The Specialist

Cavities are likely to increase after COVID

As The Bahamas approaches the end of our second year of the COVID-19 pandemic, the ongoing health challenges continue to impact patients and our collective mental health. This has become more obvious to dentists as we are seeing an increase in bruxism (grinding of teeth), chipped and cracked teeth, jaw joint disorders and diseases like cavities and periodontal disease.

In this column, I address the relationship between the COVID pandemic and the increase in tooth decay.

COVID-19 is a coronavirus that attacks the respiratory system. Signs and symptoms include fever, cough and shortness of breath. In more severe cases, infection can cause pneumonia, severe acute respiratory syndrome and sometimes death. Patients who die from complications of COVID-19 suffer because they become immunocompromised.

Dental professionals are always seeking to understand why many patients are suffering rampant tooth decay. Studies are showing a direct association with the pandemic. Here are a few important factors at play:

Stress has a significant impact on the immune system: Stress affects the body’s ability to fight off infection. Also, stress impacts the body’s overall hormone balance causing the production of stress-related hormones like cortisol, which has widespread effects throughout the body.

Stress affects saliva production and flow, leading to an increase in dry mouth. Dry mouth (xerostomia) leads to thicker and stickier plaque. Since saliva is necessary to neutralize acids that come from decay-causing bacteria, a thick or limited supply results in aggressive tooth decay.

Also, long-term stress can lead to anxiety and depression. This leads to prescribed medications designed to manage the stress. Many of these medications have side effects such as dry mouth.

Mouth breathing, associated with constant mask wearing, causes dry mouth. This causes a change in the pH and the flora of bacteria in the oral cavity. Dry mouth does not only contribute to changes, but stress also impacts the body’s bacterial balance. This imbalance leads to more bad bacteria, which cause conditions including tooth decay and periodontal disease.

Stress-related eating can lead to an increase in cavities during the COVID-19 pandemic: The classic comfort foods are often high in sugar, which alters the overall bacteria flora in a way that is more ideal for decay-causing bacteria.

Also, the pandemic has likely caused changes to persons’ overall dietary choices and has increased the frequency of meals. As patients have been working more at home, and less at the workplace, many patients may find themselves eating different foods or eating or snacking more frequently at home. Many eat in bed and fall asleep without brushing their teeth. Here, again, this changes the overall oral environment. If patients have not changed their overall oral hygiene habits to compensate for this, then decay rates are likely to increase.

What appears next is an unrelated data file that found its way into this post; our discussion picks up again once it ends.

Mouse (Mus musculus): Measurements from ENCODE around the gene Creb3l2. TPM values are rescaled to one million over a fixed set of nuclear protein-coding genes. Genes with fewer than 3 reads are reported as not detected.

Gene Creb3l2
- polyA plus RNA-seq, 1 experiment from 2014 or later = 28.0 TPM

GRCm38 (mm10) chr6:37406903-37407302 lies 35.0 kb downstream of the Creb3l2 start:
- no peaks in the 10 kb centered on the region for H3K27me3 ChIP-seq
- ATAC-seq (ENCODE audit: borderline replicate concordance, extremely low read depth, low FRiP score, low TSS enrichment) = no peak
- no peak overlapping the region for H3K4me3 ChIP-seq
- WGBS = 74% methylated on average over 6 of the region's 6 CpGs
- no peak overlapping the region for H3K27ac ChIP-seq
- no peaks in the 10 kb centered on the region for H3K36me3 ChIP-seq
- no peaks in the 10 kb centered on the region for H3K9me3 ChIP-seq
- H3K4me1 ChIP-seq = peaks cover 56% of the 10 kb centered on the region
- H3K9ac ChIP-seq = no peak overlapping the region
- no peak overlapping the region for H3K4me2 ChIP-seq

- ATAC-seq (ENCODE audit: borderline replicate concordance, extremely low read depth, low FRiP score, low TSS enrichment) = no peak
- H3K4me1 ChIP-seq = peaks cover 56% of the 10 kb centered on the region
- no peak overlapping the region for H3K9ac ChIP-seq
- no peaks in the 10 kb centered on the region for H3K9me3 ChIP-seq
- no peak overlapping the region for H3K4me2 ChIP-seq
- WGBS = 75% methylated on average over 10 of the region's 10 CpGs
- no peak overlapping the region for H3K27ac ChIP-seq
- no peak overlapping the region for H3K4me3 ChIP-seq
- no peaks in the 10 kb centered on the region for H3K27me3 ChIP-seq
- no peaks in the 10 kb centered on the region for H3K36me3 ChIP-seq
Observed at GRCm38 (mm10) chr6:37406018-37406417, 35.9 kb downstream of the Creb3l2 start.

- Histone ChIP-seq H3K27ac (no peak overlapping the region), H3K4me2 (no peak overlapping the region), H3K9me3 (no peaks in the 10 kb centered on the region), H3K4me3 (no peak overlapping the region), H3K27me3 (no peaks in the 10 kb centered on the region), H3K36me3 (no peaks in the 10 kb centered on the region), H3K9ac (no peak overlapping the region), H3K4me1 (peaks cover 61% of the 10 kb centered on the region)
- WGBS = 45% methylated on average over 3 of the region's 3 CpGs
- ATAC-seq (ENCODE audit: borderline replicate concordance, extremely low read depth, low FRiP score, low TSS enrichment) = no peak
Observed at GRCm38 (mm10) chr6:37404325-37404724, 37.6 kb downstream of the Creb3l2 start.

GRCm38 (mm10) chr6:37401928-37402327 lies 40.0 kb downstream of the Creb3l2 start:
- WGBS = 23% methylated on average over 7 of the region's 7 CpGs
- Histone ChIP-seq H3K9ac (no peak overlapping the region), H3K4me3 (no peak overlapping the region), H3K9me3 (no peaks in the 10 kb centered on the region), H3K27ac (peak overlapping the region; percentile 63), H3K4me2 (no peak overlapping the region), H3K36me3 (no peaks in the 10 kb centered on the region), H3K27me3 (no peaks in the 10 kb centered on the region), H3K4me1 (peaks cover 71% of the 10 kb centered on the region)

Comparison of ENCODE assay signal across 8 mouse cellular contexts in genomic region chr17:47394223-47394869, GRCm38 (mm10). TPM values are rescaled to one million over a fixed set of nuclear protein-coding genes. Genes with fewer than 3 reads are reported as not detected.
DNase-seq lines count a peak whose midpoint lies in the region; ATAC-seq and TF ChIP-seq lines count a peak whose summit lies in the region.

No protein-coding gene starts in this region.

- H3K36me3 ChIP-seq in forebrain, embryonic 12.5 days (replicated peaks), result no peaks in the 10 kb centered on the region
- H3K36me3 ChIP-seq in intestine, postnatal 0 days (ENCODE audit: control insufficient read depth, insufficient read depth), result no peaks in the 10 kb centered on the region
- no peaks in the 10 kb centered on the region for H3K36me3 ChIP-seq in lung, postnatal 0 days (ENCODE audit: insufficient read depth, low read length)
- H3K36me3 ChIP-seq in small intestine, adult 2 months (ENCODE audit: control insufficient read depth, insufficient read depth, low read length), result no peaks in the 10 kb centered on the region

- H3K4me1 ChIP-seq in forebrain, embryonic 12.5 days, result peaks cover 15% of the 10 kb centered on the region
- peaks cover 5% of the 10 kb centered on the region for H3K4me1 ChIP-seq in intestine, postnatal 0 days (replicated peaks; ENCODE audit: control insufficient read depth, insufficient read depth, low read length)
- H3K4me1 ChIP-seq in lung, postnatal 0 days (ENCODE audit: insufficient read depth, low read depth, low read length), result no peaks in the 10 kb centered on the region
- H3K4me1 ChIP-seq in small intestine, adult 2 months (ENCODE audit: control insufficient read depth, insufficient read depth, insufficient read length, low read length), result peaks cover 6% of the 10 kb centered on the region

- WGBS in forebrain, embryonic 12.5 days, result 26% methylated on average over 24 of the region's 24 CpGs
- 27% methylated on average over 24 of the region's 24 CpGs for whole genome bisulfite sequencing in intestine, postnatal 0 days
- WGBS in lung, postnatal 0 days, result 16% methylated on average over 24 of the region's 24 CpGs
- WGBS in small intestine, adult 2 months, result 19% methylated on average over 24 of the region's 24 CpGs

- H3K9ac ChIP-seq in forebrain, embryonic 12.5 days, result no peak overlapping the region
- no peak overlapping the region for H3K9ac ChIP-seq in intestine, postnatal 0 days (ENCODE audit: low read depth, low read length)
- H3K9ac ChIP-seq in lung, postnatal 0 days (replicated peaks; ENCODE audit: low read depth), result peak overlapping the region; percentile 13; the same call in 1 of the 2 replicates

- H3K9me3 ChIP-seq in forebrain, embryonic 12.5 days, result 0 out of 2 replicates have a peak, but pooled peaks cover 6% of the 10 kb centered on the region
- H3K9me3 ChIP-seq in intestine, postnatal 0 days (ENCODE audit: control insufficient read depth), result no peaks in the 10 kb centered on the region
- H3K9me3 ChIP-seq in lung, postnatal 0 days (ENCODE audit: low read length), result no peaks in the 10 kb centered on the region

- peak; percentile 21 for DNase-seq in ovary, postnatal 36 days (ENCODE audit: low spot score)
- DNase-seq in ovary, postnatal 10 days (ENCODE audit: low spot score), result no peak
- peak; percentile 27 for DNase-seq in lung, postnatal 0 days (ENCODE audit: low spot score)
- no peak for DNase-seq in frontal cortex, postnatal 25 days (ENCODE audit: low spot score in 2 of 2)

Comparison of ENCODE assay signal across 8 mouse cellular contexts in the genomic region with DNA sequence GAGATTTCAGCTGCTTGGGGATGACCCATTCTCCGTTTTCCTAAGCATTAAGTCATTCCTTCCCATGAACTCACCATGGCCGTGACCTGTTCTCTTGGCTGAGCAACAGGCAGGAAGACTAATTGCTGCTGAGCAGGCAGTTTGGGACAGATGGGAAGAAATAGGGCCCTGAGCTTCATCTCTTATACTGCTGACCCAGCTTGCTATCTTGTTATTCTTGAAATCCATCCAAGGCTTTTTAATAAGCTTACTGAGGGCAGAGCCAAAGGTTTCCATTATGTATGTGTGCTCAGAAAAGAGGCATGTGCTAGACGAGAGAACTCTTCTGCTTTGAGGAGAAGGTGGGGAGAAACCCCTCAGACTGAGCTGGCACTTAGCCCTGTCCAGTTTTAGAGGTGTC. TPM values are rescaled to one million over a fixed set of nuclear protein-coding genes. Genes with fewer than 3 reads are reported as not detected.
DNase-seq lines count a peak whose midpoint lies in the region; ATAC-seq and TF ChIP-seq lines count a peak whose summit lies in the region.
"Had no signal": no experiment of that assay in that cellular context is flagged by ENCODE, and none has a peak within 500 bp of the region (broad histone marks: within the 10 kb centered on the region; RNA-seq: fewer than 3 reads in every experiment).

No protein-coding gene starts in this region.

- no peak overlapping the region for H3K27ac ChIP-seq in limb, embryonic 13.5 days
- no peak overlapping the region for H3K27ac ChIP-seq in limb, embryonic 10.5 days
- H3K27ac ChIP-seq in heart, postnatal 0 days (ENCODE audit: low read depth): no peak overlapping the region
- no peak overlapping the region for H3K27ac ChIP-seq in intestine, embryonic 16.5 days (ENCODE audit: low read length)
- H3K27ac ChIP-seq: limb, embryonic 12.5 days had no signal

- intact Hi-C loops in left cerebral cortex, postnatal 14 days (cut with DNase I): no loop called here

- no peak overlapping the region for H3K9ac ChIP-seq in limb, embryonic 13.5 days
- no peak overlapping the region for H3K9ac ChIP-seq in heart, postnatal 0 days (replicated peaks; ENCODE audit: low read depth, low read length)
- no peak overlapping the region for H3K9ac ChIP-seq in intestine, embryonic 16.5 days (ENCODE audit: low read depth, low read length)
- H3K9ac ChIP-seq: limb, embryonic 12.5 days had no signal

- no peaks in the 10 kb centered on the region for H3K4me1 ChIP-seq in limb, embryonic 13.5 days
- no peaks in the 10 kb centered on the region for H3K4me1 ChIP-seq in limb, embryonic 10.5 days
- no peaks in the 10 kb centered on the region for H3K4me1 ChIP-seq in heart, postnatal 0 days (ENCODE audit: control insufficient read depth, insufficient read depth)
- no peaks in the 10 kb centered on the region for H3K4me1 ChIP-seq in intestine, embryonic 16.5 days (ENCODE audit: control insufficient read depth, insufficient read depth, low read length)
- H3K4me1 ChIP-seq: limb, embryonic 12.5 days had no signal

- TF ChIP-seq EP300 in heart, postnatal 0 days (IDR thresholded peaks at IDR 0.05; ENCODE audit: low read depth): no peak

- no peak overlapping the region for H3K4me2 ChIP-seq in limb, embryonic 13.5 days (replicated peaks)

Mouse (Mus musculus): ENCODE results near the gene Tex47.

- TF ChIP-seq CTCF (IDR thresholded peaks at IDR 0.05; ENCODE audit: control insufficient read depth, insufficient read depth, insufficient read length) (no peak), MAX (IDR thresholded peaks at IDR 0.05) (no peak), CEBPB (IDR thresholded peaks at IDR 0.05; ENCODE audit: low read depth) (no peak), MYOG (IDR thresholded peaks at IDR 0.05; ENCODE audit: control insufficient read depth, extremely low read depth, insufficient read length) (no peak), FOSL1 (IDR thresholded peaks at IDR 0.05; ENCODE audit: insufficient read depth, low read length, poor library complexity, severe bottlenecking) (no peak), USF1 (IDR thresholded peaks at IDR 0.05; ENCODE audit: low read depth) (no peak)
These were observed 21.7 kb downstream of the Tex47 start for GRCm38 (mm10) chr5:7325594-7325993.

Significant financial and economic changes are seen amid the pandemic: Job changes and layoffs during the pandemic affected some dental benefit plans for many patients. Since many dental offices were closed, or saw minimum patients during the earlier days of the pandemic, this led to a reduced standard of care for many patients.

For those patients that have poor oral hygiene, or who already have significant dental conditions, this created a perfect storm for a significant increase in the rate of cavities and other dental problems.

The COVID-19 pandemic has created a significant increase in health challenges for most of the public. As patients return to dental offices with major oral health challenges like rampant cavities and periodontal disease, dentists throughout The Bahamas are adequately prepared to manage these severe oral health conditions. See your friendly dentist at your earliest opportunity to avoid dental emergencies.

Dr. Kendal V.O. Major is the founder and CEO of the Center for Specialized Dentistry, which is a comprehensive family dental practice operating in New Providence and Grand Bahama. He is the first Bahamian specialist in gum diseases and dental implants since 1989. He is also a certified fast braces provider. His practice is located at 89 Collins Avenue, New Providence. He can be contacted at (242) 325-5165 or kmajorcsd@gmail.com.

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